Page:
The upcoming proposal to ban recognition of transgender (including intersex) identities by the Southern Baptist Convention, though put forth by a college professor of ethics, is neither well-educated in its understanding of the complex biology of gender nor ethical. Those of us who are transgender or intersex are frequently and falsely accused -- merely by our very existence as ourselves -- of implying that God has made a mistake regarding our gender. Such bullying often drives my transgender and intersex brothers and sisters not into "gender conformity" but simply into atheism or isolation from other "believers." It is also based not only on faulty science (many of us have verifiable medical conditions that make our gender more complex that that of the majority) but worse on flawed theology. As a Christian pastor, theologian and university professor myself (who is intersex but not allowed to live that way openly until recent changes in medical and psychiatric diagnosis and treatment for people like me), I want to correct this all too common misunderstanding of theology of gender.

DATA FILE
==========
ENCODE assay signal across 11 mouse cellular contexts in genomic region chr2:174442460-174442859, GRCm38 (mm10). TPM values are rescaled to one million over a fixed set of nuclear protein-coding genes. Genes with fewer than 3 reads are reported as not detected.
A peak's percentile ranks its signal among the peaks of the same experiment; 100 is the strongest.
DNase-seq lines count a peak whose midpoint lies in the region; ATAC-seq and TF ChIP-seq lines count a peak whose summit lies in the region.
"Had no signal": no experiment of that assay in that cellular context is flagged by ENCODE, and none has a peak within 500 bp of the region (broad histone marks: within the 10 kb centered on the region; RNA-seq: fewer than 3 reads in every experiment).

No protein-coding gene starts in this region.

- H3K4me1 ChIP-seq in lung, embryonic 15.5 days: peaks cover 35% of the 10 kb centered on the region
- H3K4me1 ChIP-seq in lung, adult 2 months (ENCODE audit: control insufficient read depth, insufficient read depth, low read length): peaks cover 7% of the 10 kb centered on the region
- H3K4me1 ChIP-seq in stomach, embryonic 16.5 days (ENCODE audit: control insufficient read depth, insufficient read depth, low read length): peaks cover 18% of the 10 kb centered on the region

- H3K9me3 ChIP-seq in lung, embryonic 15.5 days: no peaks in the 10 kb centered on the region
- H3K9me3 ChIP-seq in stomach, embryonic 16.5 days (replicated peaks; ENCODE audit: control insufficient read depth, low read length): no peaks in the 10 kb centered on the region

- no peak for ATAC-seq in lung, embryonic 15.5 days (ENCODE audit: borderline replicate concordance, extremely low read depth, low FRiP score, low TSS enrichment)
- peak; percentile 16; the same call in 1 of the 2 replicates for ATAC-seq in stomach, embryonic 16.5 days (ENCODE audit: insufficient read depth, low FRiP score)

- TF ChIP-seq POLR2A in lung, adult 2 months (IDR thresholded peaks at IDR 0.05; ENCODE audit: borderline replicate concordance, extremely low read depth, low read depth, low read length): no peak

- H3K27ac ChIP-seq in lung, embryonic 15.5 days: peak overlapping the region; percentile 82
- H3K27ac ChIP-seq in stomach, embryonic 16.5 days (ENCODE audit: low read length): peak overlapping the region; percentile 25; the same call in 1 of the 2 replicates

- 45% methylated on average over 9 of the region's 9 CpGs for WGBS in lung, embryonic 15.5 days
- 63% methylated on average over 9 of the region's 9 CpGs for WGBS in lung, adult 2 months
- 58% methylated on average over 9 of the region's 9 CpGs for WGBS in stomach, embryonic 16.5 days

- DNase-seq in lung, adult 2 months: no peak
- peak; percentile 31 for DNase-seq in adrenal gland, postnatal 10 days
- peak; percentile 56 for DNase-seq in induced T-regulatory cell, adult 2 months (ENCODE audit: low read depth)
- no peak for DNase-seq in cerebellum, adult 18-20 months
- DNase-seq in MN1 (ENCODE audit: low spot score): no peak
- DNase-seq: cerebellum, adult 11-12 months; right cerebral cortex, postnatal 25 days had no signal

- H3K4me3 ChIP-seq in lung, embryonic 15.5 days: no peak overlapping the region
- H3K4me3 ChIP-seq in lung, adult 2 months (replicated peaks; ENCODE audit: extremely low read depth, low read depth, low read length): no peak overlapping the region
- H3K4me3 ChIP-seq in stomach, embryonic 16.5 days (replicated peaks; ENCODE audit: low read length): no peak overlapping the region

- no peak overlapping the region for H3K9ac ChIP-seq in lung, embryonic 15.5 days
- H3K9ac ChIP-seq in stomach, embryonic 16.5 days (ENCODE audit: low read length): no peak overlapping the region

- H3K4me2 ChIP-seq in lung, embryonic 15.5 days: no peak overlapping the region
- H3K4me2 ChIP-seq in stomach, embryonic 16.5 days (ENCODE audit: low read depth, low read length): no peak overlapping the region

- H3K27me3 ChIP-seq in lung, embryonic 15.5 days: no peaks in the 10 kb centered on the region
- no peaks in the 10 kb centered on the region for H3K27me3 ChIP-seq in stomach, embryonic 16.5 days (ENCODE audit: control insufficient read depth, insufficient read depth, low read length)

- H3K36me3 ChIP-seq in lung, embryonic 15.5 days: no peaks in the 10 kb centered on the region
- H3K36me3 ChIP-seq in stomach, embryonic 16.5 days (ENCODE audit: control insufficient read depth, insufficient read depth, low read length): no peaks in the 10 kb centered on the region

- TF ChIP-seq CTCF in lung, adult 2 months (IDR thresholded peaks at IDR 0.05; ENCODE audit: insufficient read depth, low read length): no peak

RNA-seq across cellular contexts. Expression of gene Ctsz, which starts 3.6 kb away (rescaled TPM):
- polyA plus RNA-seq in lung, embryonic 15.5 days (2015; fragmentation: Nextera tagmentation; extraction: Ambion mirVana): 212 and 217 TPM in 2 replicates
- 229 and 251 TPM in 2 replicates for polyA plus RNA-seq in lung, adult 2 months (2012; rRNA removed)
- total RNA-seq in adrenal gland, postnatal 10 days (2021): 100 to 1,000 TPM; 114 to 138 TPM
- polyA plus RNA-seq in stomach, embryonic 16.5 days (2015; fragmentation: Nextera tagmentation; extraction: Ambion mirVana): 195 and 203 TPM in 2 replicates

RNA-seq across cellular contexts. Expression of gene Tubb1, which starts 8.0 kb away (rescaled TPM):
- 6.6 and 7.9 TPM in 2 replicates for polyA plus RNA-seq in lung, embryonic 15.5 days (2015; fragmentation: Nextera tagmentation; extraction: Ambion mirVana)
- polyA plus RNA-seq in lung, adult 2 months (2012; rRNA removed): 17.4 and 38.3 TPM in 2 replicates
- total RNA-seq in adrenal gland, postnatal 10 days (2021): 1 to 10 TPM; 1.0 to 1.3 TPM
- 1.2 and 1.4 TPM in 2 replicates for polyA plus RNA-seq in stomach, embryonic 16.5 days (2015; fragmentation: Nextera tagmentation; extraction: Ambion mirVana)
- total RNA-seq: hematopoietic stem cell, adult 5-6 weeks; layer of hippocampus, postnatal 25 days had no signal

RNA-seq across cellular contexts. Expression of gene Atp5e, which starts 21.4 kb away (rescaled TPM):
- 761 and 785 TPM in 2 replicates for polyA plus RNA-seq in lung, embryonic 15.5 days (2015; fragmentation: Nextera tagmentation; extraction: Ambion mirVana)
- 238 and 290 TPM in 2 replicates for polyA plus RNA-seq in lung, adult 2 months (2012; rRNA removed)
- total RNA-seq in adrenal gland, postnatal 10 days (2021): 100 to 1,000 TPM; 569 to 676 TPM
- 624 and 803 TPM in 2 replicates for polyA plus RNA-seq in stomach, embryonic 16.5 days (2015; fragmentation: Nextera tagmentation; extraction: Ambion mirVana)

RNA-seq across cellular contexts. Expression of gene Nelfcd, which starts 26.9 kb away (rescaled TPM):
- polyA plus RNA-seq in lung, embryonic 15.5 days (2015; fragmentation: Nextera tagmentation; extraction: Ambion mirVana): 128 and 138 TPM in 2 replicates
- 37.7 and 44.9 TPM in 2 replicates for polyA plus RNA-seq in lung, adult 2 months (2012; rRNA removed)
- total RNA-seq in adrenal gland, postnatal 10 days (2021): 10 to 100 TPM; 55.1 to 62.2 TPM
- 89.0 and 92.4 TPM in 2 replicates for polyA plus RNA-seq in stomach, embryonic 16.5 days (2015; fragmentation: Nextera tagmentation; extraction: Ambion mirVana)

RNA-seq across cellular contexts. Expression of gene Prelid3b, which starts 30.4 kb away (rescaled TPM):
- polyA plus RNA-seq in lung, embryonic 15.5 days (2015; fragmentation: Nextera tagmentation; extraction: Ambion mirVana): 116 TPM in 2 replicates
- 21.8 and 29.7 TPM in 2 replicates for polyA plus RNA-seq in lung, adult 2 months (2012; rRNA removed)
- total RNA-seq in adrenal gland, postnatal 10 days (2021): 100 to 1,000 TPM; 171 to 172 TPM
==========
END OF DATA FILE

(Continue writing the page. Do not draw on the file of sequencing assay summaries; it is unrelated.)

Trans* people are not "God's mistake"! Although other forms of human diversity may also wrongly lead to oppression by the privileged majority (differences of race, ethnicity, socioeconomic class, nationality, physical ability, sexual orientation, and religion), they often don't seem to cause the moral / theological outrage that gender diverse people do as if their very existence blasphemes against God. Yet to be born outside the gender binary really isn't any different than being born with any other form of diversity. To explain to others that we are transgender doesn't inherently suggest that God made any sort of mistake in creating us as transgender. Even if we seek medical treatment to help us overcome gender dysphoria (which in many ways is a reaction to others' expectation that we conform to heteronormative, binary gender norms of masculinity and femininity), we are no more suggesting that God made a mistake in creating us than anyone else who undergoes medical treatment for a medical condition. For example, most religious people wouldn't think of forcing those born with a cleft palate that required surgical correction to defend their existence theologically, as if their very existence on the planet is some kind of blasphemous allegation of God's incompetence. Yet the religious routinely attack those of us who are transgender not only on the basis of gender but as heretics, which many of us find even more painful.